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Re: Scoping bnodes

From: David Booth <david@dbooth.org>
Date: Wed, 12 Dec 2018 17:27:38 -0500
To: Antoine Zimmermann <antoine.zimmermann@emse.fr>
Cc: Patrick J Hayes <phayes@ihmc.us>, semantic-web@w3.org
Message-ID: <586a4c52-7dcd-dc57-2e63-633535cb7867@dbooth.org>
On 12/12/18 8:56 AM, Antoine Zimmermann wrote:
> For me, the problem of scope goes beyond blank nodes.
> 
> It would be good to be able to say (in a standard way), for instance:
> 
> 1) within my scope, this graph has to be interpreted with a unique name 
> assumption (I know the things in my local system, I do not identify them 
> twice)
> 2) within my scope, this graph has to be interpreted with a closed world 
> assumption (I know everything about my things in my local system, if you 
> can't conclude a statement is true from my scoped graph, you can 
> conclude it is false)
> 3) within my scope, bnodes are interpreted as constants (so, the graph 
> "ex:s  ex:p  _:bn1, _:bn2" is effectively not equivalent to "ex:s ex:p 
> _:bn3")
> 4) within my scope, I abide by the RDFS entailment regime (or OWL 2 RL; 
> or OWL RDF-based semantics; or RDF recognising xsd:duration, 
> geo:wktLiterals; etc.) - which means I may not agree with other semantic 
> restrictions made by other standard regimes
> 5) within my scope, this specific set of inference rules hold (such as, 
> that owl:sameAs is reflective and symmetric, but not necessarily 
> transitive) - if you consume my data, you can assume what you want, but 
> you've been warned!
> 
> and possibly more:
> 
> 6) within this scope, the triples are assumed to be truthfuly describing 
> the world as it was at this specific time point / time intervale
> 7) within this scope, the triples are not trustworthy (or only trusted 
> to a certain degree)
> 8) within this scope, the graph describes Mr X's opinion
> etc.

+1.  I like this idea a lot.  And it seems to me that if we had a 
standard way to indicate a semantic extension within a particular scope, 
such a mechanism could address nearly all of these needs.
https://github.com/w3c/EasierRDF/issues/25

David Booth

> 
> 
> Any real life application that consumes an open set of data from the Web 
> has, in any case, to define its scoping mechanism. There's much research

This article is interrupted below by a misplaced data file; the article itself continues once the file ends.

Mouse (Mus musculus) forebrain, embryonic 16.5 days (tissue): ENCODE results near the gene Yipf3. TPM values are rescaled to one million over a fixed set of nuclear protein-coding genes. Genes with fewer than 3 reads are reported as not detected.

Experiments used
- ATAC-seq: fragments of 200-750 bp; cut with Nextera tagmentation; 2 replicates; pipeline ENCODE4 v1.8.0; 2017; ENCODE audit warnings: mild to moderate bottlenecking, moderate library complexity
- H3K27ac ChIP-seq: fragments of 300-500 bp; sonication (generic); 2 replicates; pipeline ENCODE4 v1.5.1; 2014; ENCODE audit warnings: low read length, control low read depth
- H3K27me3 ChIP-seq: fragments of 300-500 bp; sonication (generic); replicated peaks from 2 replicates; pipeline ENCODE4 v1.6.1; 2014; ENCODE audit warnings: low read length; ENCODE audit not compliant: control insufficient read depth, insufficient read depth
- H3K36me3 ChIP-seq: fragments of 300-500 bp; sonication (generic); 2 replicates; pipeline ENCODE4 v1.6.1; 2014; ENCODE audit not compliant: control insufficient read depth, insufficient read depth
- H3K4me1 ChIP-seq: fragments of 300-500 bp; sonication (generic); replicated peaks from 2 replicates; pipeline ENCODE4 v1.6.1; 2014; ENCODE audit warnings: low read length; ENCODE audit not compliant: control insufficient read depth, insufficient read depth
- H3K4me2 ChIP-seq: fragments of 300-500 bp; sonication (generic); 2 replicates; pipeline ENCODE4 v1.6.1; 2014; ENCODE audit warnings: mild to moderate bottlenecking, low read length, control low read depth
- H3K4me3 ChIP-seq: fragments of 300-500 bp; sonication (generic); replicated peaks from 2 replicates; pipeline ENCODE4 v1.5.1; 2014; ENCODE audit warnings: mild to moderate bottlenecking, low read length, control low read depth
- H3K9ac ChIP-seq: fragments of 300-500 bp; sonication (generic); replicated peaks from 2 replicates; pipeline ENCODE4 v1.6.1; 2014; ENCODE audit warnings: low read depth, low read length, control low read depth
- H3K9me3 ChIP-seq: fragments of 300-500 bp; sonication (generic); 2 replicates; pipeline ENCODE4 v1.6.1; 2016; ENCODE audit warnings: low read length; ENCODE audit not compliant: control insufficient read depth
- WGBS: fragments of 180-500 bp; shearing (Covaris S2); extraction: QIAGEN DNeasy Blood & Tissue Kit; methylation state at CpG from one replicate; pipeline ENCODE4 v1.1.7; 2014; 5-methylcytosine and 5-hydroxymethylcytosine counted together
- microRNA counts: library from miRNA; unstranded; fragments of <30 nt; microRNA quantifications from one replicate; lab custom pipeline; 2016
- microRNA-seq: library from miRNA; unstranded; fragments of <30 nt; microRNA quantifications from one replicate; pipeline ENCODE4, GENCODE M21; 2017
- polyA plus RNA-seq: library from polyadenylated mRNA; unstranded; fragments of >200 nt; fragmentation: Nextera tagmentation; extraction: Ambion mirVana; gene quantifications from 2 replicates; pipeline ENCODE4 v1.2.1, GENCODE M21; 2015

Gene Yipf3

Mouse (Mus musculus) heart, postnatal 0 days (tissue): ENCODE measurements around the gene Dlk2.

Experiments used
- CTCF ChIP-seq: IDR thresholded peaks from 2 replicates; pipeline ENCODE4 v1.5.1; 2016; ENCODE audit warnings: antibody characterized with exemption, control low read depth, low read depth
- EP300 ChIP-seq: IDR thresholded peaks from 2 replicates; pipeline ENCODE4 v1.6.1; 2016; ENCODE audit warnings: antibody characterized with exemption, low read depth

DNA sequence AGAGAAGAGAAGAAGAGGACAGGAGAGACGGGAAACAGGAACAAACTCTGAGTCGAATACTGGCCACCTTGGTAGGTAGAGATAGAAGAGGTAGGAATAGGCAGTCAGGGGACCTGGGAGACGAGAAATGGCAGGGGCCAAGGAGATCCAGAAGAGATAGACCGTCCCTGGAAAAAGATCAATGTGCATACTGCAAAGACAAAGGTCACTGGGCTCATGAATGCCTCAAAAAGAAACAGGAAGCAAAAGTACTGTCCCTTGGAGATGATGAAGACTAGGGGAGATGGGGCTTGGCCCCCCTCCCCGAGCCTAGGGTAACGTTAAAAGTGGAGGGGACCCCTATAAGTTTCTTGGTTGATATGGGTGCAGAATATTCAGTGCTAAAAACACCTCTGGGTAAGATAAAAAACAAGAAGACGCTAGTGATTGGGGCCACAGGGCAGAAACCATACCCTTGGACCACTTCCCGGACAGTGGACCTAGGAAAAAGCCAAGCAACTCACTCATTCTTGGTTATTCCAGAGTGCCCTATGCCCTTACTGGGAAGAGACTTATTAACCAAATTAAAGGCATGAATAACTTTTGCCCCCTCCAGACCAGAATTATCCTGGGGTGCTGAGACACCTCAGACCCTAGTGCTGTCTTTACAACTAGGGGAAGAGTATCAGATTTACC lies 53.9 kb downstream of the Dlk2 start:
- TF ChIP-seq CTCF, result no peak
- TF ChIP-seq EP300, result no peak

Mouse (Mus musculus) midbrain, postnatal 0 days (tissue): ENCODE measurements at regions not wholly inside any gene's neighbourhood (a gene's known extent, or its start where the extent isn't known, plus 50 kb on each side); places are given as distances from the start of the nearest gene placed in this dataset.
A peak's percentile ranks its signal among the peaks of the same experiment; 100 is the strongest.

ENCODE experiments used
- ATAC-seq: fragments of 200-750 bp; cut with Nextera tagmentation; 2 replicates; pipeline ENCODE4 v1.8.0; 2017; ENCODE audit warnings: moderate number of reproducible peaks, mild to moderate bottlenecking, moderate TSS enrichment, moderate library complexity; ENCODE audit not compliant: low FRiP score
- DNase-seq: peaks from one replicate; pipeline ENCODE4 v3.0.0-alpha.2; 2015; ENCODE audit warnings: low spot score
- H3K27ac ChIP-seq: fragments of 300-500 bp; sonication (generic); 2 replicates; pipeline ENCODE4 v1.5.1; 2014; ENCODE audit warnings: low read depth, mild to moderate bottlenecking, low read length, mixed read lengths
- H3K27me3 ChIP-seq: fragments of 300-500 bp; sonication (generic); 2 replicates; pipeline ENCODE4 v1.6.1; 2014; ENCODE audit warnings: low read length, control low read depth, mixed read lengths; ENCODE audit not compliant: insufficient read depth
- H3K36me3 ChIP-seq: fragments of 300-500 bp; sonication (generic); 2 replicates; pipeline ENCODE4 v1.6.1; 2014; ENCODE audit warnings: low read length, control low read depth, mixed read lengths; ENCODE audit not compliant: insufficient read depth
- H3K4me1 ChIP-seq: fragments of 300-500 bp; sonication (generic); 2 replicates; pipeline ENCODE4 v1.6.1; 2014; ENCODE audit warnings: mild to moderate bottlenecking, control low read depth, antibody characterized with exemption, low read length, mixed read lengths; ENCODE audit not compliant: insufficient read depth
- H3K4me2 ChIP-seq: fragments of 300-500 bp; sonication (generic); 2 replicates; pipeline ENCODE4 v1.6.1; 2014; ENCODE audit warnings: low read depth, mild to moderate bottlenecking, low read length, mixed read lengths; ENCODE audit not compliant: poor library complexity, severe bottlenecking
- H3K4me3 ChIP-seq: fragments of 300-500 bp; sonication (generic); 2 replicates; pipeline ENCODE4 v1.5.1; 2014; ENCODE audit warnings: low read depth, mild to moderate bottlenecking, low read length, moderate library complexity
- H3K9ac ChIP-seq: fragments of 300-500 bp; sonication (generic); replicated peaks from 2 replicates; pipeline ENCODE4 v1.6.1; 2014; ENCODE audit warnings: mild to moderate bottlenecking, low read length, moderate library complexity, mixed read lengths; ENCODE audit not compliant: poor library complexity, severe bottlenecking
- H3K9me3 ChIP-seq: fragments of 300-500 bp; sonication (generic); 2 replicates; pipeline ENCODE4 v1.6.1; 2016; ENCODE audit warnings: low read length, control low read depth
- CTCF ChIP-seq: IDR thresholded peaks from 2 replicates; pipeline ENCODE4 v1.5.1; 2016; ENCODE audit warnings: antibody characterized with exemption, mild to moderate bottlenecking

> work showing that RDF is used all over the web with different 
> assumptions: assumptions regarding bnodes, regarding unique names, 
> regarding closed world, even regarding the meaning of normative terms 
> like rdfs:domain, rdfs:range, owl:sameAs; regarding literals as well. If 
> one ever wants to build an application that consumes Web data at large, 
> one has to put barriers to the normative semantics of Semantic Web 
> standards.  Unfortunately, the standards do not make this explicit, and 
> people have to experience the big slap in the face of Web inference 
> before working out yet another scoping mechanism (or just give up and do 
> GraphQL...).
> 
> 
> 
> --AZ
> 
> 
> Le 10/12/2018 à 00:43, David Booth a écrit :
>> On 12/8/18 2:32 AM, Patrick J Hayes wrote:
>>>
>>>
>>>> On Dec 5, 2018, at 3:41 PM, David Booth <david@dbooth.org> wrote:
>>>>
>>>> On 12/3/18 4:38 PM, Patrick J Hayes wrote:
>>>>>>     Bnodes introduced to encode
>>>>>>     structures like n-ary relational assertions, or lists, or some
>>>>>>     complicated piece of OWL syntax, should have a very narrow scope
>>>>>>     corresponding to the exact boundaries of those structures, and
>>>>>>     hence should be ‘invisible’ from outside (which is why it is fine
>>>>>>     to make them vanish in a higher-level syntax using [ ] or ( ).)
>>>>>>
>>>>>>     Ideally, RDF2 should provide for these structures directly, but
>>>>>>     maybe we can get the benefit with a relatively tiny step, just by
>>>>>>     having a syntax for RDF which has explicit scoping brackets.
>>>>
>>>> Interesting idea, and I can see it being useful for RDF streams or 
>>>> very large RDF datasets -- to enable blank node labels to be safely 
>>>> reused without collision -- but I am also curious:
>>>>
>>>> 1. How would you envision scope names being used?
>>>
>>> I was thinking of them simply as a lexical trick to allow bnodes to 
>>> be ‘bound’ at a particular scope.
>>
>> Actually I was wondering about use cases.  What additional use cases 
>> do you think scoped bnode would address, other than the two that I 
>> mentioned above?
>>
>> Thanks,
>> David Booth
>>
> 
Received on Wednesday, 12 December 2018 22:28:00 UTC

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